[Swiftwater Gazette] Tommy From Jersey and the Fate of Europe
kroposki at att.net
Wed May 18 07:23:13 EDT 2016
On Wednesday, May 18, 2016 7:21 AM, Ed kroposki <kroposki at att.net> wrote:
TommyFrom Jersey and the Fate of EuropeTheWest can learn a lot from tiny Estonia about defending freedomByJohn R. Schindler • 05/16/16 1:30pm
EstonianPresident Toomas Ilves speaks at a talk entitled "The EstoniaModel: Why a Free and Secure Internet Matter "at the WilsonCenter in Washington, DC, on April 21, 2015.
TALLINN,ESTONIA—The walled Old City in Estonia’s capital, overlooking theGulf of Finland, is the last intact medieval Hanseatic merchant townleft in Europe—a monument to the unwillingness of this tiny countryof 1.3 million to go away. Over the last eight centuries, having beenoverrun and occupied by one invader after another, Estonians havebeen masters of their own destiny for exactly four decades. Such isthe fate of small countries with bigger, hungry neighbors.
YetEstonia’s story over the past quarter-century, when the SovietUnion suddenly disappeared, has been a happy outlier. Regainingfreedom after the Soviet implosion, Estonians worked hard to leavethe Communist past behind and re-embrace their Western heritage withgusto. Their democracy is secure, their civil society is vibrant, andtheir economy bears few vestiges of the Soviet past. With an educatedand English-speaking workforce—Estonians know foreigners will neverlearn their obscure and difficult language—the knowledge economyhas thrived. Technology innovations are a staple of today’s Estonia(Skype being but one of their achievements), which is proud of itsinvolvement in the cutting edge of e-everything.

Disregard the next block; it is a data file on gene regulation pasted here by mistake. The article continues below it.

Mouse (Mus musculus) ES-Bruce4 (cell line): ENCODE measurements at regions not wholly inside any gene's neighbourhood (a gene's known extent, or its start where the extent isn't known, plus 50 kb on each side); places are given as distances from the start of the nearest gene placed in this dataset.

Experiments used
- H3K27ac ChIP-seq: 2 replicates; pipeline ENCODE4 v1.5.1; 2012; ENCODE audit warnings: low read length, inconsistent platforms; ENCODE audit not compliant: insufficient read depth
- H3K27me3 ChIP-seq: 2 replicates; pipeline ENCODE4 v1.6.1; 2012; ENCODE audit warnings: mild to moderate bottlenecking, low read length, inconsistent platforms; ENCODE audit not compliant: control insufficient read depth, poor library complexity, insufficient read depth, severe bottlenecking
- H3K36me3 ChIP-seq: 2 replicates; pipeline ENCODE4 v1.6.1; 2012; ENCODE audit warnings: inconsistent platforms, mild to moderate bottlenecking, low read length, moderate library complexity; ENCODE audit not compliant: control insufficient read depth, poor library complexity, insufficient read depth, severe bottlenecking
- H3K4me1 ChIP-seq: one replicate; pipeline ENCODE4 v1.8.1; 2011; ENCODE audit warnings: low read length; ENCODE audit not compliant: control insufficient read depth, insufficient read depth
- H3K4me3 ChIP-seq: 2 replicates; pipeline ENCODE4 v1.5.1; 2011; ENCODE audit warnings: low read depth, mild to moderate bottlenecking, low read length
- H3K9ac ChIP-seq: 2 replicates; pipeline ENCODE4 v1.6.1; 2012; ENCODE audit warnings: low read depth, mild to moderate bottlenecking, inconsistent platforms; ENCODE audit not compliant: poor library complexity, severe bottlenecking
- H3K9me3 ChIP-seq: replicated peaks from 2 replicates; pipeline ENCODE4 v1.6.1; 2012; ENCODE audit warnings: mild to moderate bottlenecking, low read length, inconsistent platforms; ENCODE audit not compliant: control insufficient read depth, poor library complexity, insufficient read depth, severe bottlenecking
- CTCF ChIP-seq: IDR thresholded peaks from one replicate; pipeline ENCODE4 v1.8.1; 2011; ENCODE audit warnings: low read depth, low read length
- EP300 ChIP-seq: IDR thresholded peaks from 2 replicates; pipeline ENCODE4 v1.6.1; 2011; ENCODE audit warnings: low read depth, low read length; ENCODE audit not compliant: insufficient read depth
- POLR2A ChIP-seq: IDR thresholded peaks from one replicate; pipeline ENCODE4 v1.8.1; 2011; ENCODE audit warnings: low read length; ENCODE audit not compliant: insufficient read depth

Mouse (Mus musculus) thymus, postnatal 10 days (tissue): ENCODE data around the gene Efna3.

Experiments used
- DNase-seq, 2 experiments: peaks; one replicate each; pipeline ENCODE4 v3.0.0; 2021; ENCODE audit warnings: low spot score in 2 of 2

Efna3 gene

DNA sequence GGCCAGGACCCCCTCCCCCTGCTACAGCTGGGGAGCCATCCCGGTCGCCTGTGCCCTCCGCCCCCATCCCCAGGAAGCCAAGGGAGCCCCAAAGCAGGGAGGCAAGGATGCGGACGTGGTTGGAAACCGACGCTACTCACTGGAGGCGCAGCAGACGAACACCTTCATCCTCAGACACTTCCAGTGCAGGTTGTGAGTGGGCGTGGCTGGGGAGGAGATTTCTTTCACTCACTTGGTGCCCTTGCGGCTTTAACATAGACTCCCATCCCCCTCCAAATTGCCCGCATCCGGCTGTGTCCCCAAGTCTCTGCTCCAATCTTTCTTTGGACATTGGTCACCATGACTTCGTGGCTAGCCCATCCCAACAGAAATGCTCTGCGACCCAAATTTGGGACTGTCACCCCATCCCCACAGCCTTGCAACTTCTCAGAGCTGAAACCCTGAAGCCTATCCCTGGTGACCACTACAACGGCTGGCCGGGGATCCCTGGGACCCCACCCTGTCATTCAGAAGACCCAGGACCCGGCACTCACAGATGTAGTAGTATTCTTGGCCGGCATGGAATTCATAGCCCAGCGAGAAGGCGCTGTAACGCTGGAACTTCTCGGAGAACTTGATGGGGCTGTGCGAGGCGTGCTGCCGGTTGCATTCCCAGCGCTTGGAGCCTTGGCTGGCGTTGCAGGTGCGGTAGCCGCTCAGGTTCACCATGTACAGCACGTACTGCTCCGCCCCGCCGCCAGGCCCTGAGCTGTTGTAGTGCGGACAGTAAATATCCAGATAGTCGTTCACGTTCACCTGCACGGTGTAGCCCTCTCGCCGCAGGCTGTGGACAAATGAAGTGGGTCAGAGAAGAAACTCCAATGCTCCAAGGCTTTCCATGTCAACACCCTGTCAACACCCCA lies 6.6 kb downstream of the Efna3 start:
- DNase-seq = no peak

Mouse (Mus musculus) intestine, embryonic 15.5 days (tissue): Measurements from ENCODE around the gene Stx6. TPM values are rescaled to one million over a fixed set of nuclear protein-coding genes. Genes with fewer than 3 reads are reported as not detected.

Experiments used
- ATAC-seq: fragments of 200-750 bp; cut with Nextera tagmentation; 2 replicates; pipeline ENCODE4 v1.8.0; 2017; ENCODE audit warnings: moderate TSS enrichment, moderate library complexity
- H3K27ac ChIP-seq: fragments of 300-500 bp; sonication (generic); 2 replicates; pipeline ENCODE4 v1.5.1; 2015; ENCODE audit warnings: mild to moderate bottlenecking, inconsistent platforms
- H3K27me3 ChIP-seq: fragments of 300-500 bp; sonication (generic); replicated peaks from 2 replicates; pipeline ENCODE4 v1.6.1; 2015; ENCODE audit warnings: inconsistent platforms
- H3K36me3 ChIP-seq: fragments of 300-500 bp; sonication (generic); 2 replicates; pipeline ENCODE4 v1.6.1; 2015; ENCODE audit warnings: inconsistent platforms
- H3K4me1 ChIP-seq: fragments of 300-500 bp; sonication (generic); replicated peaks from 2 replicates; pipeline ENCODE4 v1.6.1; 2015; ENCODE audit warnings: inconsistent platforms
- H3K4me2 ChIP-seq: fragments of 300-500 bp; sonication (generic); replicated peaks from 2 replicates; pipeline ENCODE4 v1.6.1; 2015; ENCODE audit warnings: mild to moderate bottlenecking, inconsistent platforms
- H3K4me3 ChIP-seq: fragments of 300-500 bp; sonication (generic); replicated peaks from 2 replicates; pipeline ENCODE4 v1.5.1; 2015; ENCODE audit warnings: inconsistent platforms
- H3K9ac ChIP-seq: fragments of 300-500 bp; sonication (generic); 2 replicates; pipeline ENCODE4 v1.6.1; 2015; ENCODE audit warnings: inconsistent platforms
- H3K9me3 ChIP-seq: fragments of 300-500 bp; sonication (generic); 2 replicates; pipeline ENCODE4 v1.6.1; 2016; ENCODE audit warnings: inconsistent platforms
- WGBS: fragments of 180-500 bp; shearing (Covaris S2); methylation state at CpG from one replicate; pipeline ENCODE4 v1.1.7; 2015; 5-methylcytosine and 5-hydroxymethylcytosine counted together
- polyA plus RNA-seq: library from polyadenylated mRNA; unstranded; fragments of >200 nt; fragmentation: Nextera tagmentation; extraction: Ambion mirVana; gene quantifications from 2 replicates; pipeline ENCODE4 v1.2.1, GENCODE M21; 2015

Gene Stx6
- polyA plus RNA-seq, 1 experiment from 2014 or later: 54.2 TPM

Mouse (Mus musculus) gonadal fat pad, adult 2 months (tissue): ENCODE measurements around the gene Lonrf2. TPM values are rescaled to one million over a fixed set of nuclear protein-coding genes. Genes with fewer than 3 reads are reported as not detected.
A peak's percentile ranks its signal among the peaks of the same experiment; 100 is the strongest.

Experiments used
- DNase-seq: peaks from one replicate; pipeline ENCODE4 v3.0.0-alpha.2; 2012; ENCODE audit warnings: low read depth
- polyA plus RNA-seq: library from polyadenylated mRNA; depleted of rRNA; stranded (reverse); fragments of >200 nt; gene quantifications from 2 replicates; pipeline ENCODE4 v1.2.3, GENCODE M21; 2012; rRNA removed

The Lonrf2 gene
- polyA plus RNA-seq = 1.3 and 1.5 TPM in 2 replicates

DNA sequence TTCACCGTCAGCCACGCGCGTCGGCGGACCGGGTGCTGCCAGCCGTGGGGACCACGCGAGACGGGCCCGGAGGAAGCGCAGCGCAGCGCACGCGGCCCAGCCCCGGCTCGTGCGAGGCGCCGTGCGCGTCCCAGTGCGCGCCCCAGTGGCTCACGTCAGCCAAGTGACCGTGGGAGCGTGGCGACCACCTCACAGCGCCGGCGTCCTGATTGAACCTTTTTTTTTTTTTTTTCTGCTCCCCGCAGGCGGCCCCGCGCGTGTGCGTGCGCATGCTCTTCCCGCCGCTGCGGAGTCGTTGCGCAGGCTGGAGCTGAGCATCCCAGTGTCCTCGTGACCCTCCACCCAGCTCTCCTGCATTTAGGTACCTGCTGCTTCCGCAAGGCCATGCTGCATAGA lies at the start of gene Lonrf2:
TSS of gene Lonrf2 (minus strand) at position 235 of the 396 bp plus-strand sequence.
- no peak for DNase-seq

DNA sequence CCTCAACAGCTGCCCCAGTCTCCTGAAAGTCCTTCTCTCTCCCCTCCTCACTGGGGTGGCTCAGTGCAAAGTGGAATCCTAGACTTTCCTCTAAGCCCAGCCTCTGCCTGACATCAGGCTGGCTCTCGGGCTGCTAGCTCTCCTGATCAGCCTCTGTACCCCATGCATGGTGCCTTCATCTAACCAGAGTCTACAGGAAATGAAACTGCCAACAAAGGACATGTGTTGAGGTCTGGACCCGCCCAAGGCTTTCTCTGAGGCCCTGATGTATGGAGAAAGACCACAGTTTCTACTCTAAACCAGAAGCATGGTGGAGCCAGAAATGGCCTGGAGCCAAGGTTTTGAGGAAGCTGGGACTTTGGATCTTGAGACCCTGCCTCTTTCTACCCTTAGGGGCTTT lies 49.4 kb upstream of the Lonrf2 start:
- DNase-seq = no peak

Thanksto a national “smart” identity card, Estonians are far ahead ofAmericans in most things involving information technology. WiFi iseverywhere and average citizens have gone paperless in theirgovernment interactions, voting and paying taxes online. The nationalID card uses two-factor authentication, making it much more securethan anything online that’s merely password-protected.
Oneof the evangelists of Estonia’s e-revolution is Toomas HendrikIlves, a technology guru who happens to be the country’s presidentsince 2006. Despite being past age 60, Mr. Ilves has an IT fan’sappreciation of how the digital revolution is reshaping hiscountry—and the world.
Agadfly, and easily the most interesting head of state in Europe,President Ilves speaks several languages engagingly and his Englishis flawless, with a pronounced American lilt. This is because he isreally from New Jersey. Like many Estonians, Mr. Ilves’ life storyinvolves a meandering path to liberty reborn. A bit of the country’srecent history explains its president.
TheSoviet collapse came suddenly—in Estonia it was happily bloodless,a testament to the population’s political maturity.
Estoniaregained its freedom in 1918, at the end of the First World War, onlyto lose it again in the summer of 1940, when the Soviets occupied thecountry for a year, which was just long enough for the Communists todispatch much of Estonia’s political and military leadership toSiberian Gulags, whence few returned.